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Currency Market Analysis

Aug 20, 2019 | Currency Market Analysis

Global Themes

GBP

Sterling dangled within a cent of 2 ½ year lows against the greenback, weighed down by the gravitational forces of Brexit uncertainty. Once again, Prime Minister Boris Johnson sounded resolute about Britain exiting the EU on Oct. 31 – deal or no deal to cushion the U.K. economy. It also didn’t help the pound today that a gauge of British factory growth, while better than expected, remained in contraction mood since the spring. Like Germany, Britain’s economy is teetering on recession, a weak backdrop that can leave sterling biased lower.

USD

The U.S. dollar was mostly steady in lackluster late summer trade. The buck hovered around elevated levels, not far from multiyear peaks clocked in early August. Treasury yields, while lower today, have kept above multiyear lows as markets show tentative signs of stabilizing after last week’s rout. The euro, weighed down by German and Italian headwinds, was less than a penny above multiyear lows. The yen and swissie firmed, reflecting ongoing concerns about weakening global growth. Canada’s dollar remained on the defensive after succumbing to broad based greenback strength. Currencies today are likely to take their cues from stock and bond markets ahead of Fed minutes Wednesday and a highly anticipated speech Friday by Fed Chairman Jerome Powell.

EUR

The euro favored its back foot, pressured by economic weakness in Germany and political instability in Italy. Growing fears that Germany, Europe’s biggest economy, is headed for recession have cemented expectations for forceful action from the ECB next month. Meanwhile, Italy’s coalition government appeared on life support ahead of a speech today by Giuseppe Conte, the country’s prime minister. Mounting economic and political risk in the euro zone have added to the downside risks facing the single currency, leaving it vulnerable to slumping to new 2017 lows.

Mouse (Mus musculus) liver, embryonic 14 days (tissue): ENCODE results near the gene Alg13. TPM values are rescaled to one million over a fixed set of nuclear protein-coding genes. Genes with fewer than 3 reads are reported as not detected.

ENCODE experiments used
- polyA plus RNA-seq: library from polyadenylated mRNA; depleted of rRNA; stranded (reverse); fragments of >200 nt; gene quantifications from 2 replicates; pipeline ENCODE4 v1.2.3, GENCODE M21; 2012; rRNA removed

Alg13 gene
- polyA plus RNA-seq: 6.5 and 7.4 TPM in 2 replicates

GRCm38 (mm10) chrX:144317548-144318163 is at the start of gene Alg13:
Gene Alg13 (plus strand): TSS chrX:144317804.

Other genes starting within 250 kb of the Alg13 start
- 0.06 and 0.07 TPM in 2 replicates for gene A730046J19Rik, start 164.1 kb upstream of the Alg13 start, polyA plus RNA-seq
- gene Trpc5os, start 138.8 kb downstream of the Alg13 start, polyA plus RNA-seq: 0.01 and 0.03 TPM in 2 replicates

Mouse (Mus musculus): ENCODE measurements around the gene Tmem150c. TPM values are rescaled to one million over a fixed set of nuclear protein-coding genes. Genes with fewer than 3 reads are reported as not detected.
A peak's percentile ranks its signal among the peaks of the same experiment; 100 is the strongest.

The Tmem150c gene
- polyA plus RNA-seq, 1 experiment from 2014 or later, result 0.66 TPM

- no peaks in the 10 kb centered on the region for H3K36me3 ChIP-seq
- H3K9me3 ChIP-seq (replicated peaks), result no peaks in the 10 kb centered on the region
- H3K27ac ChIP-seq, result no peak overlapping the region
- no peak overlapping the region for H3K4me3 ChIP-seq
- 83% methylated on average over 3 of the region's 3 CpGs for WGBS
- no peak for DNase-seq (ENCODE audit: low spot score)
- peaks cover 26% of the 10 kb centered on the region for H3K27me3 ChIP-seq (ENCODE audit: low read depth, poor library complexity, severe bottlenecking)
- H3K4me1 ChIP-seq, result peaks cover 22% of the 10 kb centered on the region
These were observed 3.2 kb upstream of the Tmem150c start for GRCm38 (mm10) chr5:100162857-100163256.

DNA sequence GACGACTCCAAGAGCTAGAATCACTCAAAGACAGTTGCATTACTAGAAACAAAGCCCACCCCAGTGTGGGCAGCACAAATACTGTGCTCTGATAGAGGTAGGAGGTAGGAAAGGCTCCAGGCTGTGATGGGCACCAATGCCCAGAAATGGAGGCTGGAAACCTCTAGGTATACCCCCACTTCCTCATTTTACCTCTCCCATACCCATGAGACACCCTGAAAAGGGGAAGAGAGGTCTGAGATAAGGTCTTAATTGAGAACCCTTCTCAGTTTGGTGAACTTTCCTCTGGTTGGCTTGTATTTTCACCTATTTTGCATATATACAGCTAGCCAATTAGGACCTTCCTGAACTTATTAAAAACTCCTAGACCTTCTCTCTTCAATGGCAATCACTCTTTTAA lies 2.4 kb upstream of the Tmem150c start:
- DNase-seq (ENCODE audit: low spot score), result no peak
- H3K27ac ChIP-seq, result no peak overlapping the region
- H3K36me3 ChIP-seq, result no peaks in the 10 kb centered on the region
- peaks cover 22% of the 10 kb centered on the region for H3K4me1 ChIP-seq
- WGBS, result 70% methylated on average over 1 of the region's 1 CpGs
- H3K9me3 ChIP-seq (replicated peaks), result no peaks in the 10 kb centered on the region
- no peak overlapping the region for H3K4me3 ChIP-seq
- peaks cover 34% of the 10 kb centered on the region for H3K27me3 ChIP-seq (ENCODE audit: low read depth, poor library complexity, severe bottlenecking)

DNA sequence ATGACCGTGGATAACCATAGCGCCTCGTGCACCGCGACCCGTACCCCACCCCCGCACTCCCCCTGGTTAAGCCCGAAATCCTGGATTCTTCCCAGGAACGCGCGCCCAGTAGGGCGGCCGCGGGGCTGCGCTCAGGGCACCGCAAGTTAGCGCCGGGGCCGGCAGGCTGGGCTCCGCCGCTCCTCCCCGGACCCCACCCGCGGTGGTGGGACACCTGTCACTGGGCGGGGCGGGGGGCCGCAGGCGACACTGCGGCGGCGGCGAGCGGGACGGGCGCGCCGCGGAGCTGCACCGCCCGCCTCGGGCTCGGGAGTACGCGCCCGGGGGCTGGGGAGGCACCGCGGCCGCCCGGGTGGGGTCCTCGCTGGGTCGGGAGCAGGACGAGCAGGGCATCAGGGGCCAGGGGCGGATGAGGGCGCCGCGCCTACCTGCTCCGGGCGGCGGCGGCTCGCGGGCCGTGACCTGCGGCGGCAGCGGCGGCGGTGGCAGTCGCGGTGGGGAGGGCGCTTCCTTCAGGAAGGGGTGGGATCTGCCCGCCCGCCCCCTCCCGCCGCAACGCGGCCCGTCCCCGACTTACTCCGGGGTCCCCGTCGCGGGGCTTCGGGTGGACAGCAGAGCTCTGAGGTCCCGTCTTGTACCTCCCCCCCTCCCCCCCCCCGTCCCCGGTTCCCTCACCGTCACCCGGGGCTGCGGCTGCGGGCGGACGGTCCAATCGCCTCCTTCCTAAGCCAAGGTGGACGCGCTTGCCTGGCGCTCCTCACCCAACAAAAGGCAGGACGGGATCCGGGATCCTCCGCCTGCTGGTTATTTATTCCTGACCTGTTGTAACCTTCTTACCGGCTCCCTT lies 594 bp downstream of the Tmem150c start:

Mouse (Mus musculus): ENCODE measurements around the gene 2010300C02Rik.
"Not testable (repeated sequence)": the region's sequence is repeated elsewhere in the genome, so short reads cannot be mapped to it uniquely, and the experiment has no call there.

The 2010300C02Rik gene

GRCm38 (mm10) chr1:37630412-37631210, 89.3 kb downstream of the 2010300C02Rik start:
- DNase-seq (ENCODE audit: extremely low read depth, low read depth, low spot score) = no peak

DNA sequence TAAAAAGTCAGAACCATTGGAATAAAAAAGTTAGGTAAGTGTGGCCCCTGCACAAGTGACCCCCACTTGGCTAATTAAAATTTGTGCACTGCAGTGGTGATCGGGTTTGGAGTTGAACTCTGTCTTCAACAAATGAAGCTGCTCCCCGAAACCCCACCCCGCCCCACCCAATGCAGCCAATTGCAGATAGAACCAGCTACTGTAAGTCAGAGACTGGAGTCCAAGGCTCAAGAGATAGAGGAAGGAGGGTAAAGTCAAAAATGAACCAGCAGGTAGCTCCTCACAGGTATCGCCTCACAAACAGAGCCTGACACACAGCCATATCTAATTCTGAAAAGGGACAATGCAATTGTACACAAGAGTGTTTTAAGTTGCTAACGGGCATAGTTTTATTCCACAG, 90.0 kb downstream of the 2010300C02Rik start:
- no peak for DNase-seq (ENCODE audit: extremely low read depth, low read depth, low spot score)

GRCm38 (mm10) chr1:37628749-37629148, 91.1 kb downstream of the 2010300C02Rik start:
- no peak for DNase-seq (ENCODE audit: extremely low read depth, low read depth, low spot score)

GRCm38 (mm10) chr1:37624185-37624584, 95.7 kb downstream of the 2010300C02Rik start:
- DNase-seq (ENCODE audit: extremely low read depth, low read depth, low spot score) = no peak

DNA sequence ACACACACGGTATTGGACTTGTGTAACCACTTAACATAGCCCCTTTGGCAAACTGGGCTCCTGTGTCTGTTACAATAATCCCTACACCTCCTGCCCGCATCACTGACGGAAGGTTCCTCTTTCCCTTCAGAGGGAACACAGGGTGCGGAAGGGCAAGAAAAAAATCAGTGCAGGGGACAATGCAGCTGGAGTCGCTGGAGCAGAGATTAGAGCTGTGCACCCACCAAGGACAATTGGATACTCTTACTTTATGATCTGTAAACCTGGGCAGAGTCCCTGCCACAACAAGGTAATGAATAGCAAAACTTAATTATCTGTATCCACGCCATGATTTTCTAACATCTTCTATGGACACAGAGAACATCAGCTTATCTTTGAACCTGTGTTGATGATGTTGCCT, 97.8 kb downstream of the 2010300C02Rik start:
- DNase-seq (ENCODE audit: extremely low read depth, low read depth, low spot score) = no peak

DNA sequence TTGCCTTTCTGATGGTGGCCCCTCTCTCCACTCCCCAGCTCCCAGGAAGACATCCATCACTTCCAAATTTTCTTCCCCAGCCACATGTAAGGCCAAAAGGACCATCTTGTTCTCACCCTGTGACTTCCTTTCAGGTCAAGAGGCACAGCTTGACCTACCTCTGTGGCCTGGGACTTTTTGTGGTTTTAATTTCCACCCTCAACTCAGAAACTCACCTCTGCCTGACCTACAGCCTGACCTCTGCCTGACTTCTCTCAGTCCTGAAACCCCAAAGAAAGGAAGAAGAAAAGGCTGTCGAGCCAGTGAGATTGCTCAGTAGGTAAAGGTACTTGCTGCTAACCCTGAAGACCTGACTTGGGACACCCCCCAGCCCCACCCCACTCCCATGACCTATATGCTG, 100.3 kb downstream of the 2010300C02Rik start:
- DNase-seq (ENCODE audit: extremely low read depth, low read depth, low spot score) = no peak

CAD

Canada’s dollar inched closer to recent lows against the greenback on the perception that local data this week might add to the argument for the nation’s central bank to lower interest rates from 1.75%. Inflation tomorrow is forecast to slow to a 1.7% annual rate in July from 2% in June, the Bank of Canada’s bullseye. Retail spending looms Friday with forecasts calling for weakness for the third month in a row. The market assigns about a 30% chance of the Bank of Canada cutting rates at its coming meeting on Sept. 4, while a move is nearly fully priced for its Oct. 30 gathering. 


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